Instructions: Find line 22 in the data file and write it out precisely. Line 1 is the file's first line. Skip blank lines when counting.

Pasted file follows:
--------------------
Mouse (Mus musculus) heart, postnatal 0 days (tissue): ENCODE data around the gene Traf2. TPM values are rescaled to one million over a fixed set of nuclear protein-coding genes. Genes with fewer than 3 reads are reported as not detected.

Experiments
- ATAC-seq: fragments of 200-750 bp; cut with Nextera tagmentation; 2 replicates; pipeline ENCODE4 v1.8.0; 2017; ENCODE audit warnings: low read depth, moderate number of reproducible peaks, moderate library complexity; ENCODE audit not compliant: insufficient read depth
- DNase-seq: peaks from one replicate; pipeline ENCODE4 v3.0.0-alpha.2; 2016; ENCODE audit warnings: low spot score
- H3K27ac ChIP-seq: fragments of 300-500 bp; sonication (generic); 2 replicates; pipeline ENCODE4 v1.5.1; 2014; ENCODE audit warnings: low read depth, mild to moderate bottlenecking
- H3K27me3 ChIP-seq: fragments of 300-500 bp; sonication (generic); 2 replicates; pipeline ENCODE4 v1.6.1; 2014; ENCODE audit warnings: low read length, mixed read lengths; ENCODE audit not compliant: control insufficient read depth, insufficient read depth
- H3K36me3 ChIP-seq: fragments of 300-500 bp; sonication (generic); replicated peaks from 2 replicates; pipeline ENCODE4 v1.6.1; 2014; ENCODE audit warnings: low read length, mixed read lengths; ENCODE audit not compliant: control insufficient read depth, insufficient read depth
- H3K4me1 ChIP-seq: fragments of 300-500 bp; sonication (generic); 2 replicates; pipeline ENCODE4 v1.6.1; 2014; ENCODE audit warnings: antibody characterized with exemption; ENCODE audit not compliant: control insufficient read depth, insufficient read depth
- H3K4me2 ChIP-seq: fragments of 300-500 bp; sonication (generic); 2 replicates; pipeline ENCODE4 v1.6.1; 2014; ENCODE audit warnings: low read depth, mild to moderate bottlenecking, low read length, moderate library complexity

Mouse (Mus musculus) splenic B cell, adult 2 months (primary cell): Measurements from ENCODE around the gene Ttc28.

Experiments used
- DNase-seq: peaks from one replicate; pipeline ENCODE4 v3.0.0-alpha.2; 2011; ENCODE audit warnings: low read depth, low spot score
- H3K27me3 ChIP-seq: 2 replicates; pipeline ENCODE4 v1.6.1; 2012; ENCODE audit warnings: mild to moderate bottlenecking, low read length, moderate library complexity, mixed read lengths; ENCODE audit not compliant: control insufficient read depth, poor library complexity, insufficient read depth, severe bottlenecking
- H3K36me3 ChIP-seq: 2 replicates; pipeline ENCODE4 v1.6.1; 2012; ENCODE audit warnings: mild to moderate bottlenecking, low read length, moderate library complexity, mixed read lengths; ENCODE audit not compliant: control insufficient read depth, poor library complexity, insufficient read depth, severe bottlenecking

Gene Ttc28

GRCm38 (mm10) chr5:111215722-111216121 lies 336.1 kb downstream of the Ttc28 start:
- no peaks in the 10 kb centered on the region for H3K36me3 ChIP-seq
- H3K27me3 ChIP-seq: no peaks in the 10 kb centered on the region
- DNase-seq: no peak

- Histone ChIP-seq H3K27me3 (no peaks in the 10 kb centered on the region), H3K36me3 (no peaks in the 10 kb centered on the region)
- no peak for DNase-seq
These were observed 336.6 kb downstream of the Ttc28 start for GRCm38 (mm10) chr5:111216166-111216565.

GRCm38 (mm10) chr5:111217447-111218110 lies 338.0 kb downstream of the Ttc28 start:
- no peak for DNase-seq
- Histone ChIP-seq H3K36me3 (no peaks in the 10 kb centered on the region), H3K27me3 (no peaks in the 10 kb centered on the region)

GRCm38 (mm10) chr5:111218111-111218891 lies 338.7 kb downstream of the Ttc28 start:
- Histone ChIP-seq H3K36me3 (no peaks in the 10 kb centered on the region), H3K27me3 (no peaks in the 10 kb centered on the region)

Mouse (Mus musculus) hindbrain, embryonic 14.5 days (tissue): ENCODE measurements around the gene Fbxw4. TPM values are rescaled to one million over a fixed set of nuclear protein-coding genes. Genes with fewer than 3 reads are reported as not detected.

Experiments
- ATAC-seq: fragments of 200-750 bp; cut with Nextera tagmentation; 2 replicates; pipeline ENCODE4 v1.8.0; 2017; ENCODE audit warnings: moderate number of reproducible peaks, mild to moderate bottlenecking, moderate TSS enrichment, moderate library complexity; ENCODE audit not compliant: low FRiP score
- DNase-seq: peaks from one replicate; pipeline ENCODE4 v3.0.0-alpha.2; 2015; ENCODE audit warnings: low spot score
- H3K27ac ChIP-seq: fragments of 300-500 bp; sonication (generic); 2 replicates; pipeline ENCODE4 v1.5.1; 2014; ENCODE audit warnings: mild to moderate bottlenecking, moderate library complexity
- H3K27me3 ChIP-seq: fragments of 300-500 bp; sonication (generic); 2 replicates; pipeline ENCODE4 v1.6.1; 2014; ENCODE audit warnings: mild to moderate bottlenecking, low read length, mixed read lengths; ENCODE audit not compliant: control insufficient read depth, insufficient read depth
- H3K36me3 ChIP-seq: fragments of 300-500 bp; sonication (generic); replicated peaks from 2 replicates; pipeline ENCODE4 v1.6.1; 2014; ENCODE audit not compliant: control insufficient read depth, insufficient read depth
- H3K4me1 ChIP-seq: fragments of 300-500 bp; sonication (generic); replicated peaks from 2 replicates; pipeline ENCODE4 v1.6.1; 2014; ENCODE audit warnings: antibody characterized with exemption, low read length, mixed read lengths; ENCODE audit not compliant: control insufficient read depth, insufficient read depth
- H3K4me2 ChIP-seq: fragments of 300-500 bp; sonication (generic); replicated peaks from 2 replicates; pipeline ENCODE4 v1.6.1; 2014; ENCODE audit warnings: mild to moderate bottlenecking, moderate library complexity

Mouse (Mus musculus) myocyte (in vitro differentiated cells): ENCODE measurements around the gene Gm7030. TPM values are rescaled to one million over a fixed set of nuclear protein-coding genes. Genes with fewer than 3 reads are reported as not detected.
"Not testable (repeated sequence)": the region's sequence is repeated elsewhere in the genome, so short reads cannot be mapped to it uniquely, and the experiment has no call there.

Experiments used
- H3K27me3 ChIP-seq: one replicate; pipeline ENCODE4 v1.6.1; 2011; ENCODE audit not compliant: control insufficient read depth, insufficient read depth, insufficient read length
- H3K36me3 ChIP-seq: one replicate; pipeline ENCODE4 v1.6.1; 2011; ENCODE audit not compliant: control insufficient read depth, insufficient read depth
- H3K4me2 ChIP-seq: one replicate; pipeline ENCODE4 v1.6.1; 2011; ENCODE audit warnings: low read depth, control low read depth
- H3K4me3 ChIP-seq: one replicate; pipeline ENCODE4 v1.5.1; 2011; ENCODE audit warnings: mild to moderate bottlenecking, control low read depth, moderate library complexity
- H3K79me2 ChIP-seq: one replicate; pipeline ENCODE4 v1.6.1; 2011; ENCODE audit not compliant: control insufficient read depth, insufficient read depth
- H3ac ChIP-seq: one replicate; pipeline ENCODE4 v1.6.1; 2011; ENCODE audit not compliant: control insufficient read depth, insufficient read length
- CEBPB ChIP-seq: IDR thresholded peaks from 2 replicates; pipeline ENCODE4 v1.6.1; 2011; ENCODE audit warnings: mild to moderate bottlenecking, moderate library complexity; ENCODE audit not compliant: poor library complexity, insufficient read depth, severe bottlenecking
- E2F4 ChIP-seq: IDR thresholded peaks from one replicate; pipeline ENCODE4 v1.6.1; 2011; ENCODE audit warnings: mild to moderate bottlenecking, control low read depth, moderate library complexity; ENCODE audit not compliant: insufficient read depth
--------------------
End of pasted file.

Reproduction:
These were observed 336.6 kb downstream of the Ttc28 start for GRCm38 (mm10) chr5:111216166-111216565.